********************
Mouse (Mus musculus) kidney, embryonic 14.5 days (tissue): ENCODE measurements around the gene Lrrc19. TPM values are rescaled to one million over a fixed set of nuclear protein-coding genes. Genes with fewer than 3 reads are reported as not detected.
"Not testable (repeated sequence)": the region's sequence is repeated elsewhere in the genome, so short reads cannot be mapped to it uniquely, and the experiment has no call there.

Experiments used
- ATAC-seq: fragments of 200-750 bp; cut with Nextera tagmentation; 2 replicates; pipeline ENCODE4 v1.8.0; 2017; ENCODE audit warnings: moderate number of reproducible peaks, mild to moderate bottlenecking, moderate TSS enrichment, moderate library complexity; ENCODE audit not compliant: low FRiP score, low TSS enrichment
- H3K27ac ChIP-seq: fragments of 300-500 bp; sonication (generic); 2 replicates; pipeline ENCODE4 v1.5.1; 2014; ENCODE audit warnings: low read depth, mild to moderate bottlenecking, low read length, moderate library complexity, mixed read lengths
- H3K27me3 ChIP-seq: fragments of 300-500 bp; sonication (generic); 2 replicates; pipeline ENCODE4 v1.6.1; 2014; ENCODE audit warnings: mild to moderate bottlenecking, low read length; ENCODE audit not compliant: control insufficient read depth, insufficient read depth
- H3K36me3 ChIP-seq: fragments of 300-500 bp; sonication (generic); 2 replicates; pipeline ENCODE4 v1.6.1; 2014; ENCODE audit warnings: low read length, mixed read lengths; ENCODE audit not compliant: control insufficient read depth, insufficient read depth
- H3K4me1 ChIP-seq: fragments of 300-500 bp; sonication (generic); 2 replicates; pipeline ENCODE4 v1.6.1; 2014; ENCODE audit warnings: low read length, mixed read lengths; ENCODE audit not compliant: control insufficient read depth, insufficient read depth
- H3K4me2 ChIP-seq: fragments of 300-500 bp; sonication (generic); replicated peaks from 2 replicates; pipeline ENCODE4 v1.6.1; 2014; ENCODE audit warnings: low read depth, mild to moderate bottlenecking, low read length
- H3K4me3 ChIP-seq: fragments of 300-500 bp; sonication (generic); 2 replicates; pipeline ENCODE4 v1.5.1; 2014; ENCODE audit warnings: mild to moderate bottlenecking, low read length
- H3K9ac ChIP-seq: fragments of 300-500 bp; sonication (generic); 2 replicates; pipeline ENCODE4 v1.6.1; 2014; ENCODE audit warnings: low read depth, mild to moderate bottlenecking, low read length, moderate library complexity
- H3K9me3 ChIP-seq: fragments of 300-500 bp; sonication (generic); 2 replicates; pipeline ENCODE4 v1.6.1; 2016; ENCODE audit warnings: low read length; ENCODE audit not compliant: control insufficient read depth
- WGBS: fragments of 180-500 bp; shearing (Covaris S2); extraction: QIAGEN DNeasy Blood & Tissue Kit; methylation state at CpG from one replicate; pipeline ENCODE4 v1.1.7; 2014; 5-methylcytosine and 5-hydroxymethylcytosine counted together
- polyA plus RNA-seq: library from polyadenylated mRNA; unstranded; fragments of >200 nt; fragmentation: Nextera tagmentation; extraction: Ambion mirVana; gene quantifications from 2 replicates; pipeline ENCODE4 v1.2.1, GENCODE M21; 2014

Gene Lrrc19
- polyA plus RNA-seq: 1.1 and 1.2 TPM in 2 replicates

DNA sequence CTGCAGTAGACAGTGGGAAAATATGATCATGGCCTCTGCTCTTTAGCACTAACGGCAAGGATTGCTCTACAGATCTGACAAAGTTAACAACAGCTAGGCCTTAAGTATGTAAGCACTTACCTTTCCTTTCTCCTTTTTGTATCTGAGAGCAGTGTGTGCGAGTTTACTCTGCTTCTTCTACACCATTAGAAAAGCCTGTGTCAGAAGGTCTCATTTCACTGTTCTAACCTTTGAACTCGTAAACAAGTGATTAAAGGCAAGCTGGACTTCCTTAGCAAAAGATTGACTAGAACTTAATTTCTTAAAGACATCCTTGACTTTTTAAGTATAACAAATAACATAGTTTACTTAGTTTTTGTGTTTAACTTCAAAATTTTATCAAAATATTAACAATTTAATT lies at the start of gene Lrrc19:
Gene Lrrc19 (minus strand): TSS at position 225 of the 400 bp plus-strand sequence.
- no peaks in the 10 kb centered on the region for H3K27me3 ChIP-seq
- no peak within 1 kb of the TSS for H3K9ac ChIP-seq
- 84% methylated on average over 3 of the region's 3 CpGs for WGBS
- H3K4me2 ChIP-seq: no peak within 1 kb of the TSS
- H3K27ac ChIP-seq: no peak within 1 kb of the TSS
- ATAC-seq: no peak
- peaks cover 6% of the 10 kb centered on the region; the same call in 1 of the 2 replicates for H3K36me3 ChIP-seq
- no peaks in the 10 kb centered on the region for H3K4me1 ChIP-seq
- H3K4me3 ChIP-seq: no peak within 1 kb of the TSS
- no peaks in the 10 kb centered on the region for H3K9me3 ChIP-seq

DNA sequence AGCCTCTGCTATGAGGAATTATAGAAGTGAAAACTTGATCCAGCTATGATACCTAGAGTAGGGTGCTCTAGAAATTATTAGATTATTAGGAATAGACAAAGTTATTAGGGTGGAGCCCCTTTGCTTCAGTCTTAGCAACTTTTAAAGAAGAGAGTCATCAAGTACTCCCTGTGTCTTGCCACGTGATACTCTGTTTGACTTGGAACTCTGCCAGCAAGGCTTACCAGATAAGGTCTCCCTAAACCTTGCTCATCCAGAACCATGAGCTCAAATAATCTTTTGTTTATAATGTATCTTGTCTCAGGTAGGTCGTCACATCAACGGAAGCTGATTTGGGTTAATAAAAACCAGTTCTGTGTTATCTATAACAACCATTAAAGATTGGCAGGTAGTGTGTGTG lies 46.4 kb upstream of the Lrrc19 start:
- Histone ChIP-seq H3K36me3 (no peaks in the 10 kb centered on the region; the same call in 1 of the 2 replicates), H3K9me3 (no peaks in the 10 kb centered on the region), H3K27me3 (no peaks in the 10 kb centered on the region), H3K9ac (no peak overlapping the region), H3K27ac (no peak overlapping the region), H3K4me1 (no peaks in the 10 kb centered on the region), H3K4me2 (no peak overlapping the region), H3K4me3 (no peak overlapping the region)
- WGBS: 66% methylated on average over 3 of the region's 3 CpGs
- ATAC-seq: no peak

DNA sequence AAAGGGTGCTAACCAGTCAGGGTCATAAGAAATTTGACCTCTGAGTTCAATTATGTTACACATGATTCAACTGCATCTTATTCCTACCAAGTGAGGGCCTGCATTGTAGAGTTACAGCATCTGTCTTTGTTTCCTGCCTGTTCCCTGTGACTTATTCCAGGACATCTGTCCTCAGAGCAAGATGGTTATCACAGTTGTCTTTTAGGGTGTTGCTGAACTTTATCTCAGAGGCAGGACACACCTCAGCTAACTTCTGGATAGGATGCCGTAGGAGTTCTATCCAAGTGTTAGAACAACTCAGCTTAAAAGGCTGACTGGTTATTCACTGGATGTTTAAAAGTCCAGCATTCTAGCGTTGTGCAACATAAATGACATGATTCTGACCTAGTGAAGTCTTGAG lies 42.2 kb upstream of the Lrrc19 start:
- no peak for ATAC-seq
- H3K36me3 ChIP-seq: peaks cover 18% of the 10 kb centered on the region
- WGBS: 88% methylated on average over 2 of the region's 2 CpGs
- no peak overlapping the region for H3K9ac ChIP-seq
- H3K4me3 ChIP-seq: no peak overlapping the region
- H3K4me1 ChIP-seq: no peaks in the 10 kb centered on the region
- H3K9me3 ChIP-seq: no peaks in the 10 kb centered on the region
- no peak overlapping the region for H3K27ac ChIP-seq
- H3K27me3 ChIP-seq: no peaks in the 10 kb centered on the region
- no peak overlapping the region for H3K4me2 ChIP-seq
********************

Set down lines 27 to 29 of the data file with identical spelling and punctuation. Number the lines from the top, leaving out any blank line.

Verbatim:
- H3K4me3 ChIP-seq: no peak within 1 kb of the TSS
- no peaks in the 10 kb centered on the region for H3K9me3 ChIP-seq

DNA sequence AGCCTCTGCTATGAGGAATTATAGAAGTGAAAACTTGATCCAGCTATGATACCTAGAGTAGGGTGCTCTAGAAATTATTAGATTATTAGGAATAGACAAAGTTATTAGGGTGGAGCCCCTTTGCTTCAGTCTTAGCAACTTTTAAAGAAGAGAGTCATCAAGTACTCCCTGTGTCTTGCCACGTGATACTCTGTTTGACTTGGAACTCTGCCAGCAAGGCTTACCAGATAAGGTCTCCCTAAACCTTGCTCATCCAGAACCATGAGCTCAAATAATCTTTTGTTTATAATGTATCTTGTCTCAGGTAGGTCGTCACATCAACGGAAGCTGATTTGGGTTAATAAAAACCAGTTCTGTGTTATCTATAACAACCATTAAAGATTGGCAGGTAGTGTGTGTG lies 46.4 kb upstream of the Lrrc19 start: